unacquainted
         ];
"= category:acquainted:[/relative]";
category:acquainted;
"= [/relative = /workfellow]";
category:acquainted;
"= /relative/";
relative,
workfellow;
"= category//relative";
acquainted,
unacquainted;

2.4. Class analysis

Considered structure:
C():c . It is equal to [C, C:c] expression.

E:c | . Result is lower level, c. It is allowed to use ...|..., result of E:[c1,c2] | c1 will be c1.

E:c \ . Result is E. It is allowed to use ...\..., result of [C1,C2]:E \ C1 will be C1.

| C():c . Normalization. Result is C:c.

\ C:c . Result is a [C, C:c] or equal C():c.


Example 2.4
Let us return to the category class. Firstly we delete category:unacquainted: class and category:unacquainted itself object.
category:unacquainted(): ~;
= category:;
category:acquainted():[
                        relative,
                        workfellow
                      ];
Now test '|' and '\' combinations.
$p("", "CURRENT (CONSIDERED) OBJECTS", category:);
$p("", "CURRENT IDENTIFIERS", category:|);
$p("", "CURRENT CATEGORIES", category:\);
$p("", "NORMAL OBJECTS", |category:);
$p("", "ALL OBJECTS", \category:);
$p("", "NORMAL IDENTIFIERS", |category:|);
$p("", "NORMAL CATEGORIES", |category:\);
$p("", "NORMAL GENERAL CATEGORIES", |category:\*);
$p("", "ALL IDENTIFIERS", \category:|);
$p("", "ALL CATEGORIES", \category:\);
Result:
CURRENT (CONSIDERED) OBJECTS
category:acquainted
category:acquainted:relative
category:acquainted:workfellow

CURRENT IDENTIFIERS
acquainted
relative
workfellow

CURRENT CATEGORIES
category
category:acquainted

NORMAL OBJECTS
category:acquainted:relative
category:acquainted:workfellow

ALL OBJECTS
category
category:acquainted
category:acquainted:relative
category:acquainted:workfellow

NORMAL IDENTIFIERS
relative
workfellow

NORMAL CATEGORIES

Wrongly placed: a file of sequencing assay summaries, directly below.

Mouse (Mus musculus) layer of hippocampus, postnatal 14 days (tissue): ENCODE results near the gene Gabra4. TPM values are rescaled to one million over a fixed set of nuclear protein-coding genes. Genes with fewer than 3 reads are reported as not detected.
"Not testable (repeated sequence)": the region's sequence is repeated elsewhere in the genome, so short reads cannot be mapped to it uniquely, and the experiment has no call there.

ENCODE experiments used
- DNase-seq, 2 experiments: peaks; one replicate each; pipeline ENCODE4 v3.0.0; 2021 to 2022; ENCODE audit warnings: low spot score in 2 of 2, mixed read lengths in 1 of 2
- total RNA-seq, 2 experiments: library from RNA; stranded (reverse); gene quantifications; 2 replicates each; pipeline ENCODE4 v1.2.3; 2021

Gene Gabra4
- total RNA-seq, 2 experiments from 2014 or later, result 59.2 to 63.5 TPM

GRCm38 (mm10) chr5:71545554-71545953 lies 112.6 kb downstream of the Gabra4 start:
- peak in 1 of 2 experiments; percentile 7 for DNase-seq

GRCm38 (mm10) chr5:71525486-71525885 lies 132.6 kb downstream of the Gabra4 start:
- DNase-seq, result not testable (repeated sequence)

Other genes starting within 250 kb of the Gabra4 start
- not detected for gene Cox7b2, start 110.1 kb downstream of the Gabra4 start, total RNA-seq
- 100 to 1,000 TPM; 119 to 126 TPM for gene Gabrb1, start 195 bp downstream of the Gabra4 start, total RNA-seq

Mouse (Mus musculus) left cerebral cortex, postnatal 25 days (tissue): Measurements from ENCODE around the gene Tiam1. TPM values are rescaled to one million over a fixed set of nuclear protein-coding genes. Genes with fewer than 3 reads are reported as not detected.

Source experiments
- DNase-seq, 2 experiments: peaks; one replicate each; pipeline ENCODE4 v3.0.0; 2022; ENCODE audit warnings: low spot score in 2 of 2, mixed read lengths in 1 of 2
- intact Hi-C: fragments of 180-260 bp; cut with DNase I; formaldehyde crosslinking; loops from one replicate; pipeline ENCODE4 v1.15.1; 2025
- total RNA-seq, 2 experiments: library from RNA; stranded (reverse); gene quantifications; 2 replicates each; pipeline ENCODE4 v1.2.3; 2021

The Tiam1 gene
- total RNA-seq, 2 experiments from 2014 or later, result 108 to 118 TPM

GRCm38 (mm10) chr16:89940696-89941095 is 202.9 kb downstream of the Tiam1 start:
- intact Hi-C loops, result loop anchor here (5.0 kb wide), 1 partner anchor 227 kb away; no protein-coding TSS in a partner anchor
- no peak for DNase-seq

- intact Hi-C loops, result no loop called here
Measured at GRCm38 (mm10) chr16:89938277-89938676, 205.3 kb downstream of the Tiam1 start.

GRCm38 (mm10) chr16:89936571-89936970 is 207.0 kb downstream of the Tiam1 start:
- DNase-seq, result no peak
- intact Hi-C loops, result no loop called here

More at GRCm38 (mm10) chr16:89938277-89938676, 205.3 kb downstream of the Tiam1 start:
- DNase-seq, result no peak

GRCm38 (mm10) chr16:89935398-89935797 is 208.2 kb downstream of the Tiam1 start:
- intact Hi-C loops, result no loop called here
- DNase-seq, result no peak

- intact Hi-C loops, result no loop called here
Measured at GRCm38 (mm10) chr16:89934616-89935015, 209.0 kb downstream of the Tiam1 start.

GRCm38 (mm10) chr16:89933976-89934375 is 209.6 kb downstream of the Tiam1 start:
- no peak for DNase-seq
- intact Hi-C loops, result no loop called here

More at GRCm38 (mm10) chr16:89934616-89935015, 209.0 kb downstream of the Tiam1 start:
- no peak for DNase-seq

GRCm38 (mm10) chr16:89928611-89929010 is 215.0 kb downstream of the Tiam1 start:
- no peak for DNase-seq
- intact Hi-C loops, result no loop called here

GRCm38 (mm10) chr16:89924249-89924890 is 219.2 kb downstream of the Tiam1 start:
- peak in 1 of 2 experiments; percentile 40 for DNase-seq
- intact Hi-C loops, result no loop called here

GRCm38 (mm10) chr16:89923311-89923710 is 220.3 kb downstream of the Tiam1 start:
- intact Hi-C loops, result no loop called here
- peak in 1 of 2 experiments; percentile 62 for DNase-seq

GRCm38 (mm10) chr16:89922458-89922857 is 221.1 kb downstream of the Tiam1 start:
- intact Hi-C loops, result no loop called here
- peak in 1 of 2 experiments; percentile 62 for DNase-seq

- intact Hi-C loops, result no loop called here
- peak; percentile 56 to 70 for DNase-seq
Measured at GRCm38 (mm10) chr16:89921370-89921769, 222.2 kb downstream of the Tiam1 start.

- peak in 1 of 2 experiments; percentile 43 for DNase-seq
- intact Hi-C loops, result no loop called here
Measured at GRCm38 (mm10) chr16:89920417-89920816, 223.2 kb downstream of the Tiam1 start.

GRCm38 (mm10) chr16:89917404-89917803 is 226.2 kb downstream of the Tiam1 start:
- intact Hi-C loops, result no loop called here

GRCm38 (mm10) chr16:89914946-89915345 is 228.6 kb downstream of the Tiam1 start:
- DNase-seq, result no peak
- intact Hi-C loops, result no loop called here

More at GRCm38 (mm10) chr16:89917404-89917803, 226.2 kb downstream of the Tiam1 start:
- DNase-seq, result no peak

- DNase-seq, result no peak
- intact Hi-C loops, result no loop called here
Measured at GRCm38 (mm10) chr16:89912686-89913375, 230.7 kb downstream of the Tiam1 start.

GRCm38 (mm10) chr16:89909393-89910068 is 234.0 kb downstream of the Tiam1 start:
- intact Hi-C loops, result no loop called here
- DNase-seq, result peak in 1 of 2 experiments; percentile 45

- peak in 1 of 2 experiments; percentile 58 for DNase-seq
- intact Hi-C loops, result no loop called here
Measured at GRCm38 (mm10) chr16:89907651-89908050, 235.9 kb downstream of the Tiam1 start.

category:acquainted

NORMAL GENERAL CATEGORIES
category

ALL IDENTIFIERS
acquainted
category
relative
workfellow

ALL CATEGORIES
category
category:acquainted

2.5. Class manipulation

Considered structure:
C: {C1/} - C class namely value of C1. If C1/ equals c1, the C:{C1/} equals C:c1. Note that C:[C1/] expression has other meaning and is equal to [C:C1/].

C: = C1: - C class is equal to C1 class. Relations of C1: objects are copied to identical C: objects.

Assume that C: [c, c1], C1(A): [c1(A:a1), c2(A:a2)] are available. Consequently, the C: = C1: entails C(A): [ c, c1(A:a1)].

C: ~ C1: - C class is unequal to C1 class. Relations of C1: are removed from C: objects identical by value.


Example 2.5
Remember about workfellow class.
$pt(workfellow:);
workfellow  ; address      ; telephone
Smith Anne  ; 4 Broadway Av; 415 506-0111, 503 743-5226
Smith Robert; 10 Seventh Av; 400 297-0752
Assume we face the need of transmitting workfellow relation to object:workfellow relation. Look at the workfellow class values.
= workfellow/;
Smith Anne,
Smith Robert;
Make value of the object:workfellow class initially.
object:workfellow: {=workfellow/};
$pr(object:);
object:workfellow():[
                      Smith Anne(
                                ),
                      Smith Robert(
                                  )
                    ];
Now we can copy relations from workfellow:
object:workfellow: = workfellow:;
$pr(object:);
object:workfellow():[
                      Smith Anne ( address:4 Broadway Av,
                                   telephone:[
                                               415 506-0111,
                                               503 743-5226
                                             ]
                                 ),
                      Smith Robert ( address:10 Seventh Av,
                                     telephone:400 297-0752
                                   )
                    ];
Let's print all the objects with Smith* simple class values.
$p(:Smith*);
object:workfellow:Smith Anne
object:workfellow:Smith Robert
workfellow:Smith Anne
workfellow:Smith Robert
Let us print now name of class with Smith* values.
$p(/Smith*);
object:workfellow
workfellow